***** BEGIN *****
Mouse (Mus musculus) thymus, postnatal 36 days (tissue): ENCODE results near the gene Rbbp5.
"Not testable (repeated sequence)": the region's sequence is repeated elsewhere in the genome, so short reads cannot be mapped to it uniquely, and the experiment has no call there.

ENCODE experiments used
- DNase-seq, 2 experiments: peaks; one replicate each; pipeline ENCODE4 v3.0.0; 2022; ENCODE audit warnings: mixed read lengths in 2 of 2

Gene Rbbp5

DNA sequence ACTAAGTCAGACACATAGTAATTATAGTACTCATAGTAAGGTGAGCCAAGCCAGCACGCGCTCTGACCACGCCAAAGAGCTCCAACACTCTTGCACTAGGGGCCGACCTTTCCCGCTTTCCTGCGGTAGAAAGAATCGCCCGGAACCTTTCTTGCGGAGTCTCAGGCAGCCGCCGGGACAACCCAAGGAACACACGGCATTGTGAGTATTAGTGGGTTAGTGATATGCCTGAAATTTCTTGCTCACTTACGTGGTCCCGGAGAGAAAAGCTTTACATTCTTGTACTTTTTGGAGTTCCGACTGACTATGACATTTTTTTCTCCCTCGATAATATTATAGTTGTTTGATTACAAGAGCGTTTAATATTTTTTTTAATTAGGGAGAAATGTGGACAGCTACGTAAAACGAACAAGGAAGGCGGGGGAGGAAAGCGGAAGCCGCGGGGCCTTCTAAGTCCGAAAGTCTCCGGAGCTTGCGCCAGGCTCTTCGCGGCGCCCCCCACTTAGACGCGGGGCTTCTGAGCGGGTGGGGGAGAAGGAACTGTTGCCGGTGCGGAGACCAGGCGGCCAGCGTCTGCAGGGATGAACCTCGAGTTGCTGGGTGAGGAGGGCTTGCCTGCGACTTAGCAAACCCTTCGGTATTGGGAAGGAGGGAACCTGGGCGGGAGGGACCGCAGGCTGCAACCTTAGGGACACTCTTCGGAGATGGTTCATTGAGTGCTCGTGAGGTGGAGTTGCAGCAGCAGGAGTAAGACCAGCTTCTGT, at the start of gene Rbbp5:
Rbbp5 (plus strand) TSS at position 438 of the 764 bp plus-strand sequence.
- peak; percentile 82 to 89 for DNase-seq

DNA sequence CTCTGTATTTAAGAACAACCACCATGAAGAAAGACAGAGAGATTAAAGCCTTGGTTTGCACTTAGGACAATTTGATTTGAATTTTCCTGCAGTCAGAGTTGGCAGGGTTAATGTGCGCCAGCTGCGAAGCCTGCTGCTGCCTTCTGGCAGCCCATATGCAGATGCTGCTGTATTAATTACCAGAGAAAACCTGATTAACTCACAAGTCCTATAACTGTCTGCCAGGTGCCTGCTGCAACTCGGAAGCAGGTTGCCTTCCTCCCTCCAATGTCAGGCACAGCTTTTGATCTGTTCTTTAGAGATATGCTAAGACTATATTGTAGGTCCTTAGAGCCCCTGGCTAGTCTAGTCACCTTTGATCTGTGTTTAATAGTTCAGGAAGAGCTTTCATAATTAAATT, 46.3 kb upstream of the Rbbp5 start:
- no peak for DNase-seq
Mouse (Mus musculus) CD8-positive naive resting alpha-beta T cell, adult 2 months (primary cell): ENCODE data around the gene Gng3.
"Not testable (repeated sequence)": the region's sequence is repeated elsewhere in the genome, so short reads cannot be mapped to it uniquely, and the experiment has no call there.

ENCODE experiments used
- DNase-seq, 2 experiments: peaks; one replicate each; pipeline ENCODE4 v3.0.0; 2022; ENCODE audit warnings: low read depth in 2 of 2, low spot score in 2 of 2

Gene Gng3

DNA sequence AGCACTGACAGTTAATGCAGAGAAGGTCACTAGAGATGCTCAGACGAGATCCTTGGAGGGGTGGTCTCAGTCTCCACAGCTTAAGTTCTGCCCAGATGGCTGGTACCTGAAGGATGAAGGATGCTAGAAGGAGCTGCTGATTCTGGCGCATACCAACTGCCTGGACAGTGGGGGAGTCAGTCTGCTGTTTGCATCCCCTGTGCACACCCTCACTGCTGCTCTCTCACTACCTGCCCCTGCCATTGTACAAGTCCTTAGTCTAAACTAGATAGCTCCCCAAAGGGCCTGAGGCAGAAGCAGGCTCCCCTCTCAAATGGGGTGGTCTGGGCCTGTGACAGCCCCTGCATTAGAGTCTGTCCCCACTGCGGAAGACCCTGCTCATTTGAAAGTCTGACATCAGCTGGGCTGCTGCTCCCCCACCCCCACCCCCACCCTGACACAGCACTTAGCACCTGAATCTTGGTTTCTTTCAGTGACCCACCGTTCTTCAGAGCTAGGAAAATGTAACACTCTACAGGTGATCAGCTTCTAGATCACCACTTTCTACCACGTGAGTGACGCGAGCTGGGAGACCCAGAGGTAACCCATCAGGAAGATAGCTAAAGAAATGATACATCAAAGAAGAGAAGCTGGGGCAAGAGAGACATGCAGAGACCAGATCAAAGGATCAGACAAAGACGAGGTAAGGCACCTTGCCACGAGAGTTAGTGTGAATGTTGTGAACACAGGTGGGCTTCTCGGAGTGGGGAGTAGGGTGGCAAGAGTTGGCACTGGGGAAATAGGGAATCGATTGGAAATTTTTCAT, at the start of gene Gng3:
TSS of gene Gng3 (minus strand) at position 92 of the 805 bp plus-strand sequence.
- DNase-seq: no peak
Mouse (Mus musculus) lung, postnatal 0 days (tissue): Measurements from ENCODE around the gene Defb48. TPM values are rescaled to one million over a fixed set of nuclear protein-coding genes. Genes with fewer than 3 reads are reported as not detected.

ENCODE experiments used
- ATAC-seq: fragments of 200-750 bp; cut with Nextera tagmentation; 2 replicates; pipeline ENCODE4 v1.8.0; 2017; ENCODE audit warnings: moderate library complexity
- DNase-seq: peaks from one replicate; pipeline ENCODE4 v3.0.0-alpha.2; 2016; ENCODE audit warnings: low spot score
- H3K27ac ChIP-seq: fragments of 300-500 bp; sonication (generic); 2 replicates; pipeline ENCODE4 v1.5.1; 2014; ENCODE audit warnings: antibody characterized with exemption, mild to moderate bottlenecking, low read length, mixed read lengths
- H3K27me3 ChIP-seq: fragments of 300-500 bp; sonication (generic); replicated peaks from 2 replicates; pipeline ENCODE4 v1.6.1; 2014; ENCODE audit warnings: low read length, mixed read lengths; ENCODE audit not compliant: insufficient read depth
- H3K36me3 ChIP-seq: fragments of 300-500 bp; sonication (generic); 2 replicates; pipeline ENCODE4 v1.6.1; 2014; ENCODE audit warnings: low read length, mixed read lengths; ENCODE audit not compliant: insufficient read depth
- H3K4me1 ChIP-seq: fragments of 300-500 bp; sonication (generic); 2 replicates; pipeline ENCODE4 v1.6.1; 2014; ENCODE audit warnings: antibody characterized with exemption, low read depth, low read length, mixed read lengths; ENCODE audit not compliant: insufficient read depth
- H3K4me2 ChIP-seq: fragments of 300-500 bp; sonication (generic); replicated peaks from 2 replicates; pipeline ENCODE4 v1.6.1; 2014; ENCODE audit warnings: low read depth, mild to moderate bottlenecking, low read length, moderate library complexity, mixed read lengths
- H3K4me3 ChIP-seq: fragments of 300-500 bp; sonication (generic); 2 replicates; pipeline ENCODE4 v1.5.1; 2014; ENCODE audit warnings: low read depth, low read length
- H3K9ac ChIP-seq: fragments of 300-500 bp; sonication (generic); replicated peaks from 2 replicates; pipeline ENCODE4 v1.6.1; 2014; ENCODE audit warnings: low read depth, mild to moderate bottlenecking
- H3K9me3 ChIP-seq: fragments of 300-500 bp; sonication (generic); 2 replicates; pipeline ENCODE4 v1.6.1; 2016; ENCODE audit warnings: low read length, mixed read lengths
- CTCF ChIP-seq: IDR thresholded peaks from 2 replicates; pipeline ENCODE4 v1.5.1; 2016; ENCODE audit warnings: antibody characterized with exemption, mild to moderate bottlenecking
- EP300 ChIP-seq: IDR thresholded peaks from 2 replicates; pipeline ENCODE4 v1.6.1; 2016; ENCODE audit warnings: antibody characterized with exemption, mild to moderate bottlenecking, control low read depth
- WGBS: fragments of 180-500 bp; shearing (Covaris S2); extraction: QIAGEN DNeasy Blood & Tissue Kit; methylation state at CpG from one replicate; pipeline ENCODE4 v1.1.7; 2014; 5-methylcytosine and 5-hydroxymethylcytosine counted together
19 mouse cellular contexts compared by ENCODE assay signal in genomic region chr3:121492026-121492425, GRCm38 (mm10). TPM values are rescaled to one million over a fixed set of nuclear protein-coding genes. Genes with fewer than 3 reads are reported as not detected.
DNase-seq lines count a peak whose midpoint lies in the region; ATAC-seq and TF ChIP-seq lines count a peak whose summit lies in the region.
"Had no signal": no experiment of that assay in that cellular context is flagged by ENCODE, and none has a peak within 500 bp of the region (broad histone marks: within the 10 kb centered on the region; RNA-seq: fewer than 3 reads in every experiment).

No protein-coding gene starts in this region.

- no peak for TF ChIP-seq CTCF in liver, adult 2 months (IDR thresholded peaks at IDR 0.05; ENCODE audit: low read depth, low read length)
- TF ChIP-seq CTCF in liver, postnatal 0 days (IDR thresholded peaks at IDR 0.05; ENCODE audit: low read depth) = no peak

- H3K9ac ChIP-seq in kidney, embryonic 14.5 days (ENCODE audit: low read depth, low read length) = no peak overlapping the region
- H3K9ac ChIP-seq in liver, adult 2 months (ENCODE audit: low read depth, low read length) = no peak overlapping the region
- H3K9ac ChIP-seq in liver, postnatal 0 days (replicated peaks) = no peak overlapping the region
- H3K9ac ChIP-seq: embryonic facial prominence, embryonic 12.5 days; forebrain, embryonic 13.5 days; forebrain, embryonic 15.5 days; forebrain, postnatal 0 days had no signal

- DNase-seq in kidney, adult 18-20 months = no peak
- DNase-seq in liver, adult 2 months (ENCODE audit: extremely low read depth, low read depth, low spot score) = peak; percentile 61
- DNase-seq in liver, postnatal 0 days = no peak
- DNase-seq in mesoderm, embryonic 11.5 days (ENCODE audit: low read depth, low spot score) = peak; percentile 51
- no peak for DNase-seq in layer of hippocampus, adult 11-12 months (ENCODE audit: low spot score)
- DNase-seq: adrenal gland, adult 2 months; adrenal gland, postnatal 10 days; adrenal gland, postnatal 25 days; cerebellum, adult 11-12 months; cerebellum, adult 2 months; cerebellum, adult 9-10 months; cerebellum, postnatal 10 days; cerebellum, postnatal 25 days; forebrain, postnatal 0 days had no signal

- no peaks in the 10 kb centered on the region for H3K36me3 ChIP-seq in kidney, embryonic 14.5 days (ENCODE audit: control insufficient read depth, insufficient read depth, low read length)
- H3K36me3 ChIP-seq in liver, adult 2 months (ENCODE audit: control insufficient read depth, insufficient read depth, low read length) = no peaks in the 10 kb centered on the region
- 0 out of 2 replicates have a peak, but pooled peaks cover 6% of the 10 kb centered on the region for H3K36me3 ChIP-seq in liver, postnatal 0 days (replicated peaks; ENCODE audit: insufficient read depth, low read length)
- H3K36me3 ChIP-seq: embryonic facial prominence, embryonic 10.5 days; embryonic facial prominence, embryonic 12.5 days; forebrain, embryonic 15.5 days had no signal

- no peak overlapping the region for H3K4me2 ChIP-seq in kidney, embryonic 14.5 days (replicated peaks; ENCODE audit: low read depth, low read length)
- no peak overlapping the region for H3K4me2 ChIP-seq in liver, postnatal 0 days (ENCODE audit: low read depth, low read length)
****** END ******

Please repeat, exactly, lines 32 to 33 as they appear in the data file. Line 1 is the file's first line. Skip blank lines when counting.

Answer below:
- EP300 ChIP-seq: IDR thresholded peaks from 2 replicates; pipeline ENCODE4 v1.6.1; 2016; ENCODE audit warnings: antibody characterized with exemption, mild to moderate bottlenecking, control low read depth
- WGBS: fragments of 180-500 bp; shearing (Covaris S2); extraction: QIAGEN DNeasy Blood & Tissue Kit; methylation state at CpG from one replicate; pipeline ENCODE4 v1.1.7; 2014; 5-methylcytosine and 5-hydroxymethylcytosine counted together